nep-mfd New Economics Papers
on Microfinance
Issue of 2017‒10‒22
two papers chosen by
Olivier Dagnelie
Université de Caen

  1. What is a fair profit for social enterprise? Insights from microfinance By Marek Hudon; Marc Labie; Patrick Reichert
  2. Microenterprises in Developing Countries: Is there Growth Potential? By Helke Seitz

  1. By: Marek Hudon; Marc Labie; Patrick Reichert
    Abstract: Although microfinance organizations have typically been considered as inherently ethical, recent events have challenged the legitimacy of the sector. High interest rates and the exorbitant profitability of some market leaders have raised the question of what can be considered a fair, or ethical, level of profit for social enterprise. In this article, we construct a fair profit framework for social enterprise based on four dimensions: the level of profitability, the extent to which the organization adheres to its social mission, the pricing and the surplus distribution. We then apply this framework using an empirical sample of 496 microfinance institutions. Results indicate that satisfying all four dimensions is a difficult, although not impossible, task. Based on our framework, 13 MFIs emerge as true double-bottom-line organizations and tend to be relatively young, large MFIs from South Asia. Using our framework, we argue that excessive profits can be better understood relative to pricing, the outreach of the MFI and the organizational commitment to clients in the form of reduced interest rates.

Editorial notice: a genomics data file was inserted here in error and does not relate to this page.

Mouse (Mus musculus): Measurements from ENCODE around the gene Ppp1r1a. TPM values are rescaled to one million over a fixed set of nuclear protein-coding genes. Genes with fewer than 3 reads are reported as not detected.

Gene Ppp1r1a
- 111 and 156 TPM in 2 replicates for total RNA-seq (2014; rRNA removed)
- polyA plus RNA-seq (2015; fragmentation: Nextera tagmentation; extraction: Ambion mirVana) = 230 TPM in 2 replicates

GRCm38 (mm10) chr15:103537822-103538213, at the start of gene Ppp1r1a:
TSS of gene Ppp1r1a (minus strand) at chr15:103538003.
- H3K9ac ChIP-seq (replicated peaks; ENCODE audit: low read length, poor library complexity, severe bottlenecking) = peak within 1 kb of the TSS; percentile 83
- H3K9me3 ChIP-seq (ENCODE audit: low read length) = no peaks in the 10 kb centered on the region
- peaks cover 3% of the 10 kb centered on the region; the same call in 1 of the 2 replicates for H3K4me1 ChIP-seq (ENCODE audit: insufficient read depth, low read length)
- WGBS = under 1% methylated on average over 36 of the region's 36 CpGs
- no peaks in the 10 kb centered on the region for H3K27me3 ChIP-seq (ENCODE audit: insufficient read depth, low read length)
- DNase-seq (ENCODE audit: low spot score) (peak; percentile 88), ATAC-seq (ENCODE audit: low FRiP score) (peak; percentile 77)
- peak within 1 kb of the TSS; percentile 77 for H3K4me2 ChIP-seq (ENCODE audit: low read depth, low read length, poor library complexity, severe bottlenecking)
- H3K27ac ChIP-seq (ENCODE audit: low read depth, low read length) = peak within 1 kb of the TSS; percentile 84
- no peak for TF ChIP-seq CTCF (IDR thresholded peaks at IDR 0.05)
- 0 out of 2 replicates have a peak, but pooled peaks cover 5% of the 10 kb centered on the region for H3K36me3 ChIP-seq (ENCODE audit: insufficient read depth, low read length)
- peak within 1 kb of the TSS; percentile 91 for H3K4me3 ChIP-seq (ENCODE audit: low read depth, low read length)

Keywords: Microfinance; Development Ethics; Exploitation; Institutional Logic
    JEL: F35 G21 G28 L31 M14
    Date: 2017–10–12
    URL: http://d.repec.org/n?u=RePEc:sol:wpaper:2013/258793&r=mfd
  2. By: Helke Seitz
    Abstract: Microenterprises account for a large fraction of employment in developing countries and they are likely to increase in importance in the future. In Sub-Saharan Africa, for example, around 8 million additional jobs need to be created annually in order to cope with the increasing number of new entrants into the labour market (The World Bank, 2013). As microenterprises typically only provide subsistence income to few individuals the question remains whether they have the potential to grow and to contribute to the creation of jobs. Studies suggest that many businesses do indeed have the potential to grow. However, they often lack the necessary funds due to imperfect credit markets, insufficient household savings or behavioral reasons and missing information to exploit their potential. Policy interventions to overcome these issues show some promising results.
    Date: 2017
    URL: http://d.repec.org/n?u=RePEc:diw:diwrup:114en&r=mfd

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